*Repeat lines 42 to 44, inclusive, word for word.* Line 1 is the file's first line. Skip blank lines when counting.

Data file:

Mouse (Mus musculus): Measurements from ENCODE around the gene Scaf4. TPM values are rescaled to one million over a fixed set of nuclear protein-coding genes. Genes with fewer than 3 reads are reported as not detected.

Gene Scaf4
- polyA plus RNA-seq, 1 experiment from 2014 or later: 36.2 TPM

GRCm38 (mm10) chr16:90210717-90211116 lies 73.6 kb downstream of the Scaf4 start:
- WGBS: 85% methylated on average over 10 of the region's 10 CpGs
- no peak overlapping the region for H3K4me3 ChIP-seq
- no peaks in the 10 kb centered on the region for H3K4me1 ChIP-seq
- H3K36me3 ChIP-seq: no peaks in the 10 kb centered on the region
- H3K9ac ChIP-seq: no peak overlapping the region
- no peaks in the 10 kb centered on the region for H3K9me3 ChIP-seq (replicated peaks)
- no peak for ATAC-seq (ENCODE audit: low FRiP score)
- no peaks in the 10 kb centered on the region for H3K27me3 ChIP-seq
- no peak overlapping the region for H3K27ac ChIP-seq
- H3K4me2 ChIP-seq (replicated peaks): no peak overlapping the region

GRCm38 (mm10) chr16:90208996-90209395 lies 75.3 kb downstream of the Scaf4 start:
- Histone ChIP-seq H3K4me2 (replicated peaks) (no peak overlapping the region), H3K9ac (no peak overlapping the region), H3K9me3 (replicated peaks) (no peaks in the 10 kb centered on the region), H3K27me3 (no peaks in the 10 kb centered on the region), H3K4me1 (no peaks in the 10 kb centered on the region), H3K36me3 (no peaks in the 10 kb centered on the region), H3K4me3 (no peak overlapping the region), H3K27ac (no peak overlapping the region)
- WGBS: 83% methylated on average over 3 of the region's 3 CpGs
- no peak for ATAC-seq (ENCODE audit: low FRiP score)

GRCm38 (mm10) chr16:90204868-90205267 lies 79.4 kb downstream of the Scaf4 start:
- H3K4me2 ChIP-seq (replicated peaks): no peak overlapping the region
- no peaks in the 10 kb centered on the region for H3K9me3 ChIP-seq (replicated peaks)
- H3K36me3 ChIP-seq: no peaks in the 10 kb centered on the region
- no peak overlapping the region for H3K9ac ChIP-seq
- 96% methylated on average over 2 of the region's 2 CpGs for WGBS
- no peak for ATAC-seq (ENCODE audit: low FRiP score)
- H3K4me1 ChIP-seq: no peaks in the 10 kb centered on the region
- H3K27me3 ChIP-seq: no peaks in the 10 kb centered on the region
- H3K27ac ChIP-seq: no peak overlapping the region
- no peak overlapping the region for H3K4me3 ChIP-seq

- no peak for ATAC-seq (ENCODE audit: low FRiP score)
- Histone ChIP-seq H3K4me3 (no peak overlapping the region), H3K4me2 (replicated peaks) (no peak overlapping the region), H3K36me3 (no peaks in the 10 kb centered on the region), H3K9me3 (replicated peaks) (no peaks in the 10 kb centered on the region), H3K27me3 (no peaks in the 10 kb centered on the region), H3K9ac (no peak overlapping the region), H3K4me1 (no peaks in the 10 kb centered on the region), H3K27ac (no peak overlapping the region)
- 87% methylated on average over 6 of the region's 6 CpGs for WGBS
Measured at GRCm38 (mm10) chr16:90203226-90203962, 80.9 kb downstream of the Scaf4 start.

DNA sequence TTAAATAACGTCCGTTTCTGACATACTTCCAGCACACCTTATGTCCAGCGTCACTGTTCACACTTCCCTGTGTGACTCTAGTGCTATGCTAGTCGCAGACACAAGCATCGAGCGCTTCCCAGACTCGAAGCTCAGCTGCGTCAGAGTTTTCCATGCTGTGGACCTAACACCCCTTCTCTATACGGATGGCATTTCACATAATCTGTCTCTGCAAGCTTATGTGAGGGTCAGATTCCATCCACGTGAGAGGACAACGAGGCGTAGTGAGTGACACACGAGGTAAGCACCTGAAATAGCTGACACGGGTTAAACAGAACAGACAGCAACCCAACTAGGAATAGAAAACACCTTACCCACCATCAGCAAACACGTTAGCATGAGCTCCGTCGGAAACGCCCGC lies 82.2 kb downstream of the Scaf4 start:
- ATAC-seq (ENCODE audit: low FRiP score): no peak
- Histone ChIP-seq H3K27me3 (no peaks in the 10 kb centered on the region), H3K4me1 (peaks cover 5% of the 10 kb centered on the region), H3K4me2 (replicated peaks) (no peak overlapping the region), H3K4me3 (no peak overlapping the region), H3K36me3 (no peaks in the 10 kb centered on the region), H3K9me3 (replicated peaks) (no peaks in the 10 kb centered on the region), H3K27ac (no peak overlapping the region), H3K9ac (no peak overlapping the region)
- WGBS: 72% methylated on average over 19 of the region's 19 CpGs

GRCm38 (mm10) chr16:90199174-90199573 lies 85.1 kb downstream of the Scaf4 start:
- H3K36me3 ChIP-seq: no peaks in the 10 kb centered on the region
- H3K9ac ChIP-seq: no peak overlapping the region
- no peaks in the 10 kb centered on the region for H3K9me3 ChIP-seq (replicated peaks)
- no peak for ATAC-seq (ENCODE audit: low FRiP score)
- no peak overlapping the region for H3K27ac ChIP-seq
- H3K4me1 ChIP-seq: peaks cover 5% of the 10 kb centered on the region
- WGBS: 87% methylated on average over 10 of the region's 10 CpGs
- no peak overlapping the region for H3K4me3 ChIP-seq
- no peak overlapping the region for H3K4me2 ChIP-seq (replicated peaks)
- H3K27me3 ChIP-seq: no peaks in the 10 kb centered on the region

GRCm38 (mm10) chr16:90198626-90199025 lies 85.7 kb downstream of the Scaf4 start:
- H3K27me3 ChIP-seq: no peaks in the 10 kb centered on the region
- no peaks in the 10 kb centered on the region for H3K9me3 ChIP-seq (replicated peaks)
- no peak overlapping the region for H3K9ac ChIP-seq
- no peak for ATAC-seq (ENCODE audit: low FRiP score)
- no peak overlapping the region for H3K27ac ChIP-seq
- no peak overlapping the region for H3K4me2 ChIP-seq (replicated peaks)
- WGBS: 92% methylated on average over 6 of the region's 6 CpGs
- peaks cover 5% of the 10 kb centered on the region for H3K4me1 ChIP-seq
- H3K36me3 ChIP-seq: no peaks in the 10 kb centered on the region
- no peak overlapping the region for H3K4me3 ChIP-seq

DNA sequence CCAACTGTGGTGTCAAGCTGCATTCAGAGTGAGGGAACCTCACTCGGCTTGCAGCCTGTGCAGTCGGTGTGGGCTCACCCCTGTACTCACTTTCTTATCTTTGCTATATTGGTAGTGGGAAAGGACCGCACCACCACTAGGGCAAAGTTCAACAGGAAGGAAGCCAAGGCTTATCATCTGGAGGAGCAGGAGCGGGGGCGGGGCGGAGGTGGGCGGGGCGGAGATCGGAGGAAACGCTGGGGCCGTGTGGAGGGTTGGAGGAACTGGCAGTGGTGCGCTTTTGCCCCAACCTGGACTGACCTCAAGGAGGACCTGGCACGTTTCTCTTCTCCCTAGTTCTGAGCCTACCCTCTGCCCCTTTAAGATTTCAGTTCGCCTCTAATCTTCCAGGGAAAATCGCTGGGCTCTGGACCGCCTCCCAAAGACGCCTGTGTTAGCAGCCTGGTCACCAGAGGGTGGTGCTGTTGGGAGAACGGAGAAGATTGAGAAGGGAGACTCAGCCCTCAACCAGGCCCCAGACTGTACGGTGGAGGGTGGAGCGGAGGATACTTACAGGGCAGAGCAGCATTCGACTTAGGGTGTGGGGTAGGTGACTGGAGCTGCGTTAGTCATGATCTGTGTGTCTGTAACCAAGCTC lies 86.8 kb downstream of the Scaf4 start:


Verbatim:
- no peak for ATAC-seq (ENCODE audit: low FRiP score)
- no peak overlapping the region for H3K27ac ChIP-seq
- H3K4me1 ChIP-seq: peaks cover 5% of the 10 kb centered on the region